Updated: Oct 20, 2022
We often feel like our emotions control our lives, and there's nothing we can do about them. Certainly, being able to feel a range of emotions is healthy, but sometimes they can just be so overwhelming we need some form of outlet. For a lot of people, this outlet is food. I can definitely say I've been there myself.
That's why setting up a regular habit to help reduce distressing emotions is so important, and can help us achieve our health goals.
"Emotional hygiene" sounds pretty strange when you first hear it. We tend to think of hygiene as washing our hands, keeping a clean kitchen and brushing our teeth regularly.
Let's look at dental hygiene and compare it to emotional hygiene. To keep our teeth healthy, we brush them twice a day, maybe we floss, and go to the dentist every 6 months (hopefully!). Having regular hygiene routines keep our teeth in tip top health. In the same way, having regular habits, systems or routines which help to stabilise our fluctuating emotions can help us reduce emotional eating and develop healthier eating patterns.
So, what counts as and emotional hygiene routine?
Well, it's something that you can do regularly, at least a few times per week but ideally something you can do daily. It might even be a combination of activities to suit your daily routines. You want to find activities that help you destress, just in a healthy way.
Being active is a great way to destress, but this might take up more time than you have available, or maybe you just don't have the energy levels for that right now. Doing a puzzle, painting, journaling, meditating, cooking or listening to music are all pretty good ways to help you destress, but they certainly aren't the only ways! Brainstorm some activities that you feel suit you and your lifestyle that might help you relax. You might not hit gold with your first activity, so it's good to have a couple of ideas to try out.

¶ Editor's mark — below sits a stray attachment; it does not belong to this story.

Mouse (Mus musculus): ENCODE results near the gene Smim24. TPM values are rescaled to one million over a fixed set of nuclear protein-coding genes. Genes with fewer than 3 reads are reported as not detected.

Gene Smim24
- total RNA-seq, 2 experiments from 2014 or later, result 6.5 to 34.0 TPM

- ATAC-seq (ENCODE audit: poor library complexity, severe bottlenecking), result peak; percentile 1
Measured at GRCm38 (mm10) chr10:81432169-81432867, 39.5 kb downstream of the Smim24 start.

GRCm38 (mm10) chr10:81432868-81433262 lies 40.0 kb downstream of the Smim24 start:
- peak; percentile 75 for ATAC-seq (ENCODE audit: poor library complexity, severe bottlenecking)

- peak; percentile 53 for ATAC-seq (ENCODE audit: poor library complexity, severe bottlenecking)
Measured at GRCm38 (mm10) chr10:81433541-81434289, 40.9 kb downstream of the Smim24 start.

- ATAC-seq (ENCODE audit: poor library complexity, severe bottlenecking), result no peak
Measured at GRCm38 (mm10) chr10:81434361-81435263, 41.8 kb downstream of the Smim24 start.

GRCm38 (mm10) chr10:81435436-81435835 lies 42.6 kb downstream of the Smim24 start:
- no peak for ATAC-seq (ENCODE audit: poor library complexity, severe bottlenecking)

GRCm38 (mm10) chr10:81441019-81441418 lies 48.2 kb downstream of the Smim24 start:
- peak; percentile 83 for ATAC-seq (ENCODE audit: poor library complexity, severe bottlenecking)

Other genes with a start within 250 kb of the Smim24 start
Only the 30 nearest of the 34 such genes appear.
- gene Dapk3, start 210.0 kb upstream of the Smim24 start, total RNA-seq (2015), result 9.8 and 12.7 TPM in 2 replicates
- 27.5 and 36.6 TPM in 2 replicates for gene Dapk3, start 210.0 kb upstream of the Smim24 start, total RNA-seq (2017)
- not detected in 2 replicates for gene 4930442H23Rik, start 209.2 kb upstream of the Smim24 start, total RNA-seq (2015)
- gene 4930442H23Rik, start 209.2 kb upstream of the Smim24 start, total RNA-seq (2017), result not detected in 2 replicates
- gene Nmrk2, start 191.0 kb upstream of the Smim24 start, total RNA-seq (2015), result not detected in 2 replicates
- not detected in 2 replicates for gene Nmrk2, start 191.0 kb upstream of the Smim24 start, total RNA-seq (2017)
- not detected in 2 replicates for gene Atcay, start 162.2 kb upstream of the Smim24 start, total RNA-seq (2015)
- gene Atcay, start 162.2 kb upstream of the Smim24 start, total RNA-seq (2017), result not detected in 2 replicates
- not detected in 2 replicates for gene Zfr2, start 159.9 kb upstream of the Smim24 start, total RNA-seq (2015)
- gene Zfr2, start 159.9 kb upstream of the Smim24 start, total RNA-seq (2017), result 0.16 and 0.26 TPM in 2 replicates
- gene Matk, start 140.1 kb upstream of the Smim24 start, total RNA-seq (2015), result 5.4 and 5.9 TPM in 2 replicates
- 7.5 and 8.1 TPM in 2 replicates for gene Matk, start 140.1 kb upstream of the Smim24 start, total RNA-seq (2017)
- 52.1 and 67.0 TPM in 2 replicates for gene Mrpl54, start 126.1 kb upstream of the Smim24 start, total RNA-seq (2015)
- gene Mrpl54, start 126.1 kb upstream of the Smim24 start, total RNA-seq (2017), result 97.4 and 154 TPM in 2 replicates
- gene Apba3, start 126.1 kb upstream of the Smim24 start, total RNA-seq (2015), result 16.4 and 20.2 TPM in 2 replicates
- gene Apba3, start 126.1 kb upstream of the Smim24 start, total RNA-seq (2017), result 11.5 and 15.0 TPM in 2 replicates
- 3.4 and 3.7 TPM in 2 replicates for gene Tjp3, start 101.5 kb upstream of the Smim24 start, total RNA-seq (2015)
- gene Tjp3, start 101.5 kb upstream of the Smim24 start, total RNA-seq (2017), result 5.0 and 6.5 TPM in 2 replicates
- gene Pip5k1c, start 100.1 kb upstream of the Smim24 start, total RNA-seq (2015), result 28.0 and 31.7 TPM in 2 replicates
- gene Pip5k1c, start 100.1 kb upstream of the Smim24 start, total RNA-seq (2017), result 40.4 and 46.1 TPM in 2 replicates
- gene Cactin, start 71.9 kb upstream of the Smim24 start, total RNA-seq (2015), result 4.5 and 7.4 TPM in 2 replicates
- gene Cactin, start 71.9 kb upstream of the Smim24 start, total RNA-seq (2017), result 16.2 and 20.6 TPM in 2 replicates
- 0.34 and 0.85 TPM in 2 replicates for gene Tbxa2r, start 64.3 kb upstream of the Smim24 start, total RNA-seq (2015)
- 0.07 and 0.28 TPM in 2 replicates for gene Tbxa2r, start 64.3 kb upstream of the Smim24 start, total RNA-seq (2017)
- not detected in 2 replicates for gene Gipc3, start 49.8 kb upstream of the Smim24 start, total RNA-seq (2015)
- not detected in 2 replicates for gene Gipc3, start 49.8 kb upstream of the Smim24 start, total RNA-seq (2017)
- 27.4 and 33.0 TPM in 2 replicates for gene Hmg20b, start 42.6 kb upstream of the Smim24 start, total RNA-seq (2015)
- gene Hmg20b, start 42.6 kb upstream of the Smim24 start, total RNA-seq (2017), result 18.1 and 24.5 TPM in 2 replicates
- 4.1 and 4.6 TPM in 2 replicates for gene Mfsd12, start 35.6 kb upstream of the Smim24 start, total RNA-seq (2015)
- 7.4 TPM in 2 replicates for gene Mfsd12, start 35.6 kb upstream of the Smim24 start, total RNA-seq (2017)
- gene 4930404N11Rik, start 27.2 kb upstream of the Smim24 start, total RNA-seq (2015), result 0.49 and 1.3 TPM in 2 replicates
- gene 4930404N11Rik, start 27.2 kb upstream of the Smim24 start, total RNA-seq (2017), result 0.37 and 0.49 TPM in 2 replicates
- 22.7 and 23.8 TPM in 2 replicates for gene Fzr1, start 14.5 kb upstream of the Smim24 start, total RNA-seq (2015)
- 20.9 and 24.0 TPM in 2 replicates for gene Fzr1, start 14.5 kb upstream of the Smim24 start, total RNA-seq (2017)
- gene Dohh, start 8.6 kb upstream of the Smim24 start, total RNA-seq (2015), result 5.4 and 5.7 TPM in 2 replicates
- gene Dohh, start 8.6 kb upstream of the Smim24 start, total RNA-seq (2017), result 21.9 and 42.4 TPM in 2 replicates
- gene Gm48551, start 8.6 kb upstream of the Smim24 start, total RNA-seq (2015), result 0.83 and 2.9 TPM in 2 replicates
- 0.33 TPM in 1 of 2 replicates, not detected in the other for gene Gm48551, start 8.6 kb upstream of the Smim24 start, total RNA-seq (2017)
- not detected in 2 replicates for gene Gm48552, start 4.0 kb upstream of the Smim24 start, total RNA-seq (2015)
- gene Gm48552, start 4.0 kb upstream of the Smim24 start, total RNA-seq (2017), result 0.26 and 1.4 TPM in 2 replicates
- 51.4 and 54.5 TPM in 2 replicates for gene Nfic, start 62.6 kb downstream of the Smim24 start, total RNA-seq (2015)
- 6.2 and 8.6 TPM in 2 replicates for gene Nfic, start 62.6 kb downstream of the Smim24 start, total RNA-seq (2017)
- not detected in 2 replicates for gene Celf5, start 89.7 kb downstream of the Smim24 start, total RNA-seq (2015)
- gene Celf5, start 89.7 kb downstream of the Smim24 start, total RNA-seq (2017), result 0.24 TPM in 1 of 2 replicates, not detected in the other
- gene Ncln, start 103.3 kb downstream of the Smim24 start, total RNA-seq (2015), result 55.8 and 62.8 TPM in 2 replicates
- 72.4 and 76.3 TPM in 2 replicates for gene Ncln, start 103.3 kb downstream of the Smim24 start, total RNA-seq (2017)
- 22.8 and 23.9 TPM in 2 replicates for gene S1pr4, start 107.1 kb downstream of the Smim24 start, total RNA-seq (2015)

I'd warn you against things that are too stimulating. Watching TV, for example, is the go-to activity for a lot of people after a long day of work, however, this isn't ideal. It's more of a distraction than actually helping you to relax, and often our emotions can become stronger watching TV as we empathise with the struggles of the characters. Books can be similar in that way. I know I am definitely someone who takes on the emotions of the characters! Having something that helps you to connect with yourself and relax, process your emotions, can really help you manage your difficult emotions on a daily level. The aim is not to take away all your emotions (after all, you're still human!) but to help you manage those smaller stressors that feel like they can take over, like stress from work or the kids. Reducing these ongoing daily emotions means you are less likely to turn to food for comfort, and will be able to make healthy choices as you are feeling less frantic. So, time to get brainstorming! If you need help, we're here for you. Contact us today.